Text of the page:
North Devon Homes is to improve the energy efficiency of its homes after securing £1.5 million match funding for the work following a successful funding bid by the South West Net Zero Hub. How is a ‘fabric first’ approach key to tackling current housing issues such as damp and mould?
It has seen North Devon Homes work with local authorities and social landlords across the South West as part of the South West Net Zero Hub to secure the £1.5 million in funding with the additional £1.5 million matched by North Devon Homes.
Funding comes from the government’s SHDF Wave 2
The money is provided through the UK Government’s Social Housing Decarbonisation Fund Wave 2 (SHDF) which will support the overall delivery of more than £82 million worth of home upgrades for low-income households across the South West region of the UK.
This is the second wave of funding for sustainable home upgrades that the South West has received in the past three years. The SHDF forms part of the UK Government’s commitment to reduce overall UK energy demand by 15 per cent by 2030, as well as supporting the ambition for the UK to move towards greater energy independence.
Jon Rattenbury, Programme Manager for the South West Net Zero Hub, expressed that delivering sustainable home upgrades is key to addressing fuel poverty: “This is fantastic news for households in the South West and it takes us a step closer to achieving the region’s net zero targets.”
We look forward to working with our partners to deliver sustainable home upgrades that will make homes warmer and address fuel poverty.
Using a ‘fabric first’ approach can help to eradicate housing issues
Head of Asset Management, Claire Fallow, helped secure the funding and explained that it will help to implement ‘fabric first’ measures: “We are delighted to have been successful in our bid which will fund ‘fabric first’ measures to around 120 of our homes across North Devon.”
The Energy Saving Trust reports that 21 per cent of total carbon emissions in the UK come from our homes and so this money will help us to increase roof and external wall insulation over the next two years.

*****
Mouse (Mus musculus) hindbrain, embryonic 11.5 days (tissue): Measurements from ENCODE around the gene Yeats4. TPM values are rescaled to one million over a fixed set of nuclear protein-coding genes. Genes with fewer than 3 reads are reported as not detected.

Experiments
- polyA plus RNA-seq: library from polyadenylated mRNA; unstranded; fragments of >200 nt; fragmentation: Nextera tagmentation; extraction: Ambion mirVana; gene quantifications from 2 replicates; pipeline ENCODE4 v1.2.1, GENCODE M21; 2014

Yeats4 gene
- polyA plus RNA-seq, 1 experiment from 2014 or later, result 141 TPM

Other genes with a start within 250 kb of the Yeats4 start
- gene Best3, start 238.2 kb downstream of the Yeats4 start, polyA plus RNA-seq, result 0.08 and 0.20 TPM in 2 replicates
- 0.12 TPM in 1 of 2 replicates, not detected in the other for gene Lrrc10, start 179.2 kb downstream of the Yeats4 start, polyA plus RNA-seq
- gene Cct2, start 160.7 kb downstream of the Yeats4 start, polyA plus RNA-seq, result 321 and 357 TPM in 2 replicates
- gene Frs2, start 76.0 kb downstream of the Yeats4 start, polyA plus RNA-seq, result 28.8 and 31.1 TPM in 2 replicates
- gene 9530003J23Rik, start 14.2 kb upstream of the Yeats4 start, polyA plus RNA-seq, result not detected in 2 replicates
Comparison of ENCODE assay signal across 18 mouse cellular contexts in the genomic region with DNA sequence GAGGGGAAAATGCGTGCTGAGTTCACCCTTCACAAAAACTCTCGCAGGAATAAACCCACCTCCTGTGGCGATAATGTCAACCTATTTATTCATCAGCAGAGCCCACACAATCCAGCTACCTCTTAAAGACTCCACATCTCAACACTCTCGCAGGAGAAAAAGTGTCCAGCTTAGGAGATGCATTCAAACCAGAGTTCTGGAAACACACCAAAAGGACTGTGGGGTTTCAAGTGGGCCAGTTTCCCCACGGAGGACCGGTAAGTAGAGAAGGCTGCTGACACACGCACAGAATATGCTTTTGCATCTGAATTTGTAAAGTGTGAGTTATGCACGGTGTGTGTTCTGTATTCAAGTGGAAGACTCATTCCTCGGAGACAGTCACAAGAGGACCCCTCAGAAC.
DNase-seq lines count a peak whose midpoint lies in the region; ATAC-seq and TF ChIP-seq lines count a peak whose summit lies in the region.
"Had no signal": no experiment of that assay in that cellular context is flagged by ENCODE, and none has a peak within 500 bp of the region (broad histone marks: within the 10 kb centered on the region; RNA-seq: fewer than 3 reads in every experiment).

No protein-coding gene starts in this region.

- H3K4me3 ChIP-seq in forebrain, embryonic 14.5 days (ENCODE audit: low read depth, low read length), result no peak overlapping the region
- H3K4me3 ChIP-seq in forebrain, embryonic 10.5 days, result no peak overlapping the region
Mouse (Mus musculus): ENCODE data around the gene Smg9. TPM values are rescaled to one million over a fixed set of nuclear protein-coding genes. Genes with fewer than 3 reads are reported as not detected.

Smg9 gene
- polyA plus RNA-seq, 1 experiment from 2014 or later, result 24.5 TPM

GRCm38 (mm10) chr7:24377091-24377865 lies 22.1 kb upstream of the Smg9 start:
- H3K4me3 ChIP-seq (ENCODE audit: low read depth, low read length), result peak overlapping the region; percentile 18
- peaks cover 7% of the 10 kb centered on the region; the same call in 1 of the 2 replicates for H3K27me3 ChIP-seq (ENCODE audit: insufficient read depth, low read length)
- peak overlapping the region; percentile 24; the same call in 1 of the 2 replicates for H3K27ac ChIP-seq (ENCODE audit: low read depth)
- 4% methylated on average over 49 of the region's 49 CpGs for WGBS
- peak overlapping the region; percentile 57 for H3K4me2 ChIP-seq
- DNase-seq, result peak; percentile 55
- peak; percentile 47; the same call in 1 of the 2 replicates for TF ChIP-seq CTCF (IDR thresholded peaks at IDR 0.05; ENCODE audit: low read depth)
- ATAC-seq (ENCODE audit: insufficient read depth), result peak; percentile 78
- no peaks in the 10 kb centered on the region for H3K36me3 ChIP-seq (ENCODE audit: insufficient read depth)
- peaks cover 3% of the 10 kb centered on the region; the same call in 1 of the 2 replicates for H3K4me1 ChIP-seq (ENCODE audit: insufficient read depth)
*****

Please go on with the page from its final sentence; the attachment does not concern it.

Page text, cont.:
She continued to express that the ‘fabric first’ approach is crucial to the transition to net zero: “This will help to keep our homes warmer in the winter and cooler in the summer, helping to lower energy bills for our customers and helping to meet the UK’s net zero ambitions.”
A ‘fabric-first’ approach is essential in helping the housing sector to eradicate problems such as damp and mould and is a great way of making a building more energy efficient.
Successfully implementing this approach can help housing providers to think about the long-term health of their houses, rather than just the short-term. This can help save on costs and maintenance.
The funding will support green jobs and training
By supporting upgrades to homes, like implementing a ‘fabric first’ approach, housing providers have a key part to play in boosting local economies and communities. While doing so they can help to tackle fuel poverty and lower carbon emissions.
In order to bring communities the biggest possible benefits and ensure that opportunities flow, the upskilling of workforces and growth of the local supply chain need to be seen.
Lord Callanan, Minister for Energy Efficiency and Green Finance, expressed that boosting green skills and jobs is important to see the sector grow: “This investment will help thousands of households to heat their homes for less, keep them warm for longer and could save hundreds on their annual energy bill.”
The green energy sector is growing, and this funding will support green jobs and provide the training needed to deliver these vital upgrades to homes.
As the government’s target of reaching EPC C rating for all homes by 2030 is rapidly growing closer, seeing support for green skills and training, and the implantation of more sustainable methods being used to ensure that homes become greener, is needed.